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February 22, 2024

Mine Closure: Panama’s Reformation of Labor Rights

By: Young Seo Kim, ABA ROLI Intern

Last December, Reuters reported that the government of Panama had announced that it would start the process for definitive closure of the Cobre Panamá mine. This came after the multi-year contract with First Quantum was ruled unconstitutional by the Supreme Court of Panama. The Cortizo administration did not take action until a recent press release from Jorge Rivera Staff, Minister of Industry and Commerce. Panama’s action plan is divided into three strategies, the immediate and definitive closure of the mine, the defense of the state against international arbitration, and the sustainable replacement of mining in the national GDP. This drastic change is not going to be easy for Panama as the mining industry compromises 7% of Panama’s GDP and equals 1% of the global output for copper used for electric vehicles. Nevertheless, the government of Panama needs to take measures that also ensure the protection of the environment and labor rights, and employ those effected with the definitive closure of the mines. 

According to a report of the IGF Mining Policy Framework Assessment from 2020 in Panama, Panama’s Mineral Resources Codes are outdated and promote a high-risk working environment. It also noted the lack of proper inspections, monitoring of findings, and implementation of sanctions if laws are not followed. First Quantum’s Cobre Panamá mine lacks adequate oversight in the fields of the environment and workers are frequently subjected to incurring health conditions and experiencing insecurity. In addition, IndustriALL Global Union wrote a letter urging First Quantum’s CEO Tristian Pascall to guarantee and respect the right to the freedom of association of workers. Anti-union policies of the company suppress workers’ rights to freely express themselves and to advocate for living wages. Due to a lack of publicly available information, it is uncertain wages mining workers receive, but it is certain they are lower than the legal minimum wage.

With the mine’s definitive closure, around 40,000 people are guaranteed to lose their jobs. However, the government of Panama has not announced measures that it will take to provide jobs to those who are directly affected by it. In the coming months, Panama could potentially face even higher numbers of unemployment. Finding alternatives to the mine with fewer exploitative means to laborers and the environment could be key to Panama’s economic recovery. At the same time, the move will help Panama restore its image with international corporations that are presently reluctant to invest in Panama after the closure of Cobre Panamá.

Despite the Panama Supreme Court’s recent efforts toward environmental conservation and protection of human rights, challenges in these areas persist. Alongside the US Department of State Bureau of Narcotics and Law Enforcement Affairs, the ABA Rule of Law Initiative (ABA ROLI) previously operated a multifaceted rule of law program in Panama. The program placed an emphasis on promotion respect for human rights and due process among the nation’s law enforcement entities. ABA ROLI has also assisted with the country’s transition to an oral, accusatorial trial system by training judges, prosecutors, defense attorneys, police, and forensics experts. The programs prepared these stakeholders to assume their new roles under the accusatorial system by developing bench books and other resources that provide step-by-step guidance on courtroom proceedings and other activities.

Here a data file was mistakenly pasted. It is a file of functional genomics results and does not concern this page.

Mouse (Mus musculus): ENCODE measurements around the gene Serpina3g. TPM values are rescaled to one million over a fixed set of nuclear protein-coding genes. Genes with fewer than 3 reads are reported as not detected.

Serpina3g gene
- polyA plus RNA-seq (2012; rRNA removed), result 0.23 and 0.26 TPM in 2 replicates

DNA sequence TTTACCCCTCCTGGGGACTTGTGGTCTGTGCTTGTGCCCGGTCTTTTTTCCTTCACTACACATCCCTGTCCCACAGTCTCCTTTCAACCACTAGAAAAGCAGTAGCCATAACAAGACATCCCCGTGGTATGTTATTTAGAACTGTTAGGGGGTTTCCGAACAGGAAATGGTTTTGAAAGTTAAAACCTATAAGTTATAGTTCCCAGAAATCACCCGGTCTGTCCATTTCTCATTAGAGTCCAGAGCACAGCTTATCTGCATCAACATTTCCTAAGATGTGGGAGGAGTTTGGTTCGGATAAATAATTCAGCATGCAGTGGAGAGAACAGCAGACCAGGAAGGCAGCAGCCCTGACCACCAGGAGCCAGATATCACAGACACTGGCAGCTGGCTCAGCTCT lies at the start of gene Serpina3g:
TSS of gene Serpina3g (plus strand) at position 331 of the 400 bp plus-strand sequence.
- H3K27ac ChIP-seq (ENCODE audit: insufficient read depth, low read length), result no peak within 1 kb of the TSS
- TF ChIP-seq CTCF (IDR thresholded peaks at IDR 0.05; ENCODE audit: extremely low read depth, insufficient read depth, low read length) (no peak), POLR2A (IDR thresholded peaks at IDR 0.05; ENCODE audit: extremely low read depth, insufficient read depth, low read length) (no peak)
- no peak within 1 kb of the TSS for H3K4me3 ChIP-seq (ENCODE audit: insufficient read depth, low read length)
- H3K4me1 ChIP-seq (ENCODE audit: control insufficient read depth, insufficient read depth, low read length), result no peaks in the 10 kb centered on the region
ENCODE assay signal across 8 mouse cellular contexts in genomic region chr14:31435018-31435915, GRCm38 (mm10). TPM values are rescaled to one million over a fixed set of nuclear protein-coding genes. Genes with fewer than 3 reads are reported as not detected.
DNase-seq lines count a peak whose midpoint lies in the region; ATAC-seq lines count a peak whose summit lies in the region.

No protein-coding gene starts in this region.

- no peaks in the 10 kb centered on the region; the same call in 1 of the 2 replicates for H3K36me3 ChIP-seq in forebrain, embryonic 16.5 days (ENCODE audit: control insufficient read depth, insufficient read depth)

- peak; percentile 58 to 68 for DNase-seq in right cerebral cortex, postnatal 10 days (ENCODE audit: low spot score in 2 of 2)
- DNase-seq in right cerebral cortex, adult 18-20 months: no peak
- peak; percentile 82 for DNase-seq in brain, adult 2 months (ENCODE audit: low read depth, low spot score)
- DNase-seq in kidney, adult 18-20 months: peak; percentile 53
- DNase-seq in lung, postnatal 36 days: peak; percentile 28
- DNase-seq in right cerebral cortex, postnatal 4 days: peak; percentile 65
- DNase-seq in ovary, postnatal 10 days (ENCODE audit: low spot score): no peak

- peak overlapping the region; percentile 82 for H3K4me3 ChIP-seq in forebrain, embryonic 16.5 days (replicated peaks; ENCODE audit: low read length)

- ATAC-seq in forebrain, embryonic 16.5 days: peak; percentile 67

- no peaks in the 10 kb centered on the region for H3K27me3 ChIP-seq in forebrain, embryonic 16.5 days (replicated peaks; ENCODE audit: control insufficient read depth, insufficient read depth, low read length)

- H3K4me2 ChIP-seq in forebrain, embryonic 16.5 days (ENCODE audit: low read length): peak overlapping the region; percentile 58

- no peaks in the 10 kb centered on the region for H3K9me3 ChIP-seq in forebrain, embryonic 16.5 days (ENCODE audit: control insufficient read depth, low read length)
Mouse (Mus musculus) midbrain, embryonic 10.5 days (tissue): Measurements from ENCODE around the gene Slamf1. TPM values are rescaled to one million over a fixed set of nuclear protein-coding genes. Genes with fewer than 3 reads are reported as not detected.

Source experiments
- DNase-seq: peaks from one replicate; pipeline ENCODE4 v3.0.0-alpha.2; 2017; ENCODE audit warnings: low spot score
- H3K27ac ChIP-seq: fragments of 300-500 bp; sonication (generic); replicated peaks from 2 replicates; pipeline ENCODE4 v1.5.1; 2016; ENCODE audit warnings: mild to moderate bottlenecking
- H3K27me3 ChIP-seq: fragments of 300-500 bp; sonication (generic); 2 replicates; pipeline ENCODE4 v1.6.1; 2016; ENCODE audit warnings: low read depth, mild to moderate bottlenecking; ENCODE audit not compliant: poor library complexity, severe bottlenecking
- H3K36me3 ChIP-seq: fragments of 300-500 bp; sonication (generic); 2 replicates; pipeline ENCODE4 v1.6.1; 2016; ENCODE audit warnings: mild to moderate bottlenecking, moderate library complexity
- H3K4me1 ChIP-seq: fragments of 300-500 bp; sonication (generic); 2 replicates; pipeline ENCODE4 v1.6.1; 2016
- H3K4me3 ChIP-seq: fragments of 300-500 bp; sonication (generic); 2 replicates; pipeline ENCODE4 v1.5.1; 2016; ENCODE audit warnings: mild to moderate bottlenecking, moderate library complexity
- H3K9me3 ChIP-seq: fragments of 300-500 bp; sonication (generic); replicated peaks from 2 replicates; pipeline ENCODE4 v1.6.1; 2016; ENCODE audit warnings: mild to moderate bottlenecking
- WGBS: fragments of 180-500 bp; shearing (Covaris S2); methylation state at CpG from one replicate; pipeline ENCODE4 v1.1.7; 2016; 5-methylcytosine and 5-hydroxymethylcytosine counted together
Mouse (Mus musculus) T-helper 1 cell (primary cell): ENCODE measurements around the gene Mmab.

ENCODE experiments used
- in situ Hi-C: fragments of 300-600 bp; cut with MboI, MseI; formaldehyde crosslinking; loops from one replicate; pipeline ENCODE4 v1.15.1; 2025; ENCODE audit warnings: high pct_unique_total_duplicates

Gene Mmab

Nevertheless, the executive and legislative branches of Panama must ensure greater secuity of its people’s labor rights while simultaneously conserving the environment. Initiatives such as ABA ROLI’s Combatting Forced Labor in Pará, Brazil program  provide a strong example of actions that could be taken to protect human rights while also reformimg labor laws to ensure a safe working environment. 

With less than six months left before the nation’s presidential elections, set to occur in May 2024, the next Panama president should address the demands of the protestors by announcing a clear stance on the mining crisis and ways to increase economic growth. Importantly, the president should address strict sanctions against forced labor and the destruction of the environment and provide a high-standard legal framework in labor to provide a clear guideline to protect worker rights.

Learn more about ABA ROLI’s work across Latin America and the Caribbean.

The materials contained herein represent the opinions of the authors and editors and should not be construed to be those of either the American Bar Association unless adopted pursuant to the bylaws of the Association. Nothing contained herein is to be considered as the rendering of legal advice for specific cases, and readers are responsible for obtaining such advice from their own legal counsel. These materials and any forms and agreements herein are intended for educational and informational purposes only.